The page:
Stalley cited Zurich Insurance in Europe, which realised that great customer experience actually results in a far better financial outcome for the business.

The company took steps to measure and adjust the customer-facing activities of various teams in the marketplace to lift their financial performance. 

Since then, many organisations have recognised that profitable and happy clients are the sweet spot of longevity in the market, and focusing on these dimensions helps companies outperform those that don’t. 

Embracing a customer-centric approach

For many in IT, this may sound like marketing mumbo jumbo. How can IT contribute to a customer experience program? 

“A good customer experience management program, which delivers actionable feedback at all levels, is really critical to sustaining focus,” Mendes said.

“This needs to be driven by a strong customer strategy which can identify and target initiatives and execute them within the business.

“However unless you embed customer centricity into the underlying culture of the organisation you won’t be able to ensure that the customer stays front of mind. These three elements become the foundation for sustained, customer centric action from all staff.”

IT teams are the best placed to role model this culture change. Our reactions to both internal and external customers need to reflect a customer-centric culture.

IT teams need to see things from the customer’s perspective ourselves. We have to understand what interactions really matter and what we do to support those efforts. 

What IT does in terms of providing people, process and technology are the fundamental components of any organisation - they just need to be arranged in a way that provides a great customer experience.

Sheedy pointed out that it is hard to deliver a great customer experience without ensuring a ‘good’ employee experience. Employees need to be enabled to deliver experiences that make sense to the customer with processes and technology aligned to support them.

Case study—Shanghai hot pot

Hai Di Lao is a chain of restaurants serving spicy hotpot soup. Its ethos is to ‘serve the people’, and this starts upon arrival when staff take and remember your name.

When no table is available, cheerful staff will provide you free drinks (wine and beer) as well as snacks. There is free wi-fi and board games to pass the time. Some locations even provide a shoe shine or manicure as a complimentary service.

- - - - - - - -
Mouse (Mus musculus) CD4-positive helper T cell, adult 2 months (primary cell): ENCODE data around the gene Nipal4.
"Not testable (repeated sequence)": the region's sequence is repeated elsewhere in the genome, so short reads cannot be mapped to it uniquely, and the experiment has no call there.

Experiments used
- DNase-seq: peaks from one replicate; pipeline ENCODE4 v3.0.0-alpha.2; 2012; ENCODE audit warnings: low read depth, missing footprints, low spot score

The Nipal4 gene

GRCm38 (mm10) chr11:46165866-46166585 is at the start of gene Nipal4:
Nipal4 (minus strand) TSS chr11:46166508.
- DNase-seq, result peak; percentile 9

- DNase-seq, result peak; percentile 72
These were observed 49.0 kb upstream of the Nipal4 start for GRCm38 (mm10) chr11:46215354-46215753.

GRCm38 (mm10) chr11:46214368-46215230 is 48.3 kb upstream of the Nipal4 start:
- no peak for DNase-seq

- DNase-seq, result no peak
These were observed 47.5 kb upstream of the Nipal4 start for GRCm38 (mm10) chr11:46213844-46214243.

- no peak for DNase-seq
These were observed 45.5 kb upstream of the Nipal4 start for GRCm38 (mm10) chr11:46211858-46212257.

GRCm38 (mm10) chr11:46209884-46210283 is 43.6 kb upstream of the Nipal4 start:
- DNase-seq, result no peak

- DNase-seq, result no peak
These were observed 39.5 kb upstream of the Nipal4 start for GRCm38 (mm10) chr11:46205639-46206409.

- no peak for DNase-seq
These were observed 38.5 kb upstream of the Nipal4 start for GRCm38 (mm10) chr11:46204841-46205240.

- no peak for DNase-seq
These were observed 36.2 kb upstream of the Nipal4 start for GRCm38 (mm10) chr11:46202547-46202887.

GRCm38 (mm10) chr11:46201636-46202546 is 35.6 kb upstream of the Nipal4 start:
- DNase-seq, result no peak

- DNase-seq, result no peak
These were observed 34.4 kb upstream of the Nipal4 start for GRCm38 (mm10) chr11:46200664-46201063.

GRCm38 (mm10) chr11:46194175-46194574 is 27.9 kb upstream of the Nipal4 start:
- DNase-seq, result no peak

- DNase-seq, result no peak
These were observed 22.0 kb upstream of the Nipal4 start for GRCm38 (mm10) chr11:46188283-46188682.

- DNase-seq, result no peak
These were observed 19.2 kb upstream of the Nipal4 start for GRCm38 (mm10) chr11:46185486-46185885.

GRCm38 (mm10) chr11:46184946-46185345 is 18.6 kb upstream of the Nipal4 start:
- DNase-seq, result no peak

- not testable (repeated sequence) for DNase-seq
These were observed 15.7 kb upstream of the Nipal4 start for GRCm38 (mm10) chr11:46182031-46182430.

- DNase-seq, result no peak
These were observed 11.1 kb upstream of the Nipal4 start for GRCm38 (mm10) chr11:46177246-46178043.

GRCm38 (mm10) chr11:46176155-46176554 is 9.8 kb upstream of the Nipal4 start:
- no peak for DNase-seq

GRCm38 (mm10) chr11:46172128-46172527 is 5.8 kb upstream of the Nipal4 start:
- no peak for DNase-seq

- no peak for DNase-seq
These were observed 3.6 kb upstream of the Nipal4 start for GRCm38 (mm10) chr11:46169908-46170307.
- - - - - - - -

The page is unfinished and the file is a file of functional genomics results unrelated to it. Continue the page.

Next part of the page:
Waiters are given discretion to provide clients extras such a fruit platter or dessert.

In the case of Hai Di Lao, each staff member lives in a free company apartment, is paid well and provided other services, such as a nanny service.

This translates into genuinely happy staff who deliver an incredible customer experience.

Looking from the outside in

This case study is a great example of looking at the dining experience from the shoes of the diner.

What does a diner want when they are waiting for a table? How can we delight the customer?

Build and deliver what the customer wants. If that means working with the regulator to change legislation then that's what needs to be done. The banking sector has demonstrated businesses who push the limits and push the regulations tend to be more successful.

That’s a powerful example and a lesson for every CIO and his IT team. How can we start to look at the world from the outside in and find ways to partner with the business to deliver what’s needed?

Good luck with the journey...

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David Gee
David Gee is an accomplished consulting and technology executive who has held CIO roles in Australia, China, Japan and the US. He explores the role of the CIO and the transformation journey. Other favourite topics include digital innovation, analytics and big data and the financial tech ecosystem.
Read more from this blog: G Note